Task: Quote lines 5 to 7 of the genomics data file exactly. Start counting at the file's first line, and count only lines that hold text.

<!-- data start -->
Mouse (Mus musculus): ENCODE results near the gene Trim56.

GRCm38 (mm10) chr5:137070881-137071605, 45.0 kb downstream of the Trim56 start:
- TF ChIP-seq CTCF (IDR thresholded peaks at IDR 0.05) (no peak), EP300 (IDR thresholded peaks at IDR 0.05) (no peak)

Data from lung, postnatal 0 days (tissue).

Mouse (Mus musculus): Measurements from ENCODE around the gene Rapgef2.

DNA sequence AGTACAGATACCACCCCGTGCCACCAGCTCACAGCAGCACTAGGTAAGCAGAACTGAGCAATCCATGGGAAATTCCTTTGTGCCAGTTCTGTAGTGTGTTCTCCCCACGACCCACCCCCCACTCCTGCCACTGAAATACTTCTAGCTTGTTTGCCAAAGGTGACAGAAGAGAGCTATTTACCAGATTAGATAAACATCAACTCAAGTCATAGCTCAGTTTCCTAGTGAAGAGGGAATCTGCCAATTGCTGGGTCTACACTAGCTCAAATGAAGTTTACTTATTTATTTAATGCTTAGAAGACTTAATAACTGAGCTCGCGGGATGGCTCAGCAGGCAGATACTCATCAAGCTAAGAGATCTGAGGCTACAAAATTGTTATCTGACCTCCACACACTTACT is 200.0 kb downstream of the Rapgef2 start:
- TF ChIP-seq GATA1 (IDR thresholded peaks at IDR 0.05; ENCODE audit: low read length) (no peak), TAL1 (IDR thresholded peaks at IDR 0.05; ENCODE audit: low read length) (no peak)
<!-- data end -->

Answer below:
Mouse (Mus musculus): Measurements from ENCODE around the gene Rapgef2.

DNA sequence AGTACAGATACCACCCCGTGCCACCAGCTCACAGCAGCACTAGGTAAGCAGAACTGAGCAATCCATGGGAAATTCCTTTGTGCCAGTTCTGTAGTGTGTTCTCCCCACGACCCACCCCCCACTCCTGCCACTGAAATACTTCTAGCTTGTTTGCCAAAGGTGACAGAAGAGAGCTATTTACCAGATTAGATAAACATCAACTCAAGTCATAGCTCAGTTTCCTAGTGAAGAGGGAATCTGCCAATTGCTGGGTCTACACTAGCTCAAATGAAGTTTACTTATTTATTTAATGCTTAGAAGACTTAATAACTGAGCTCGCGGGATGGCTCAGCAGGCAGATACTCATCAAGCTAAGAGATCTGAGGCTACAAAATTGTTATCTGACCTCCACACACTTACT is 200.0 kb downstream of the Rapgef2 start:
- TF ChIP-seq GATA1 (IDR thresholded peaks at IDR 0.05; ENCODE audit: low read length) (no peak), TAL1 (IDR thresholded peaks at IDR 0.05; ENCODE audit: low read length) (no peak)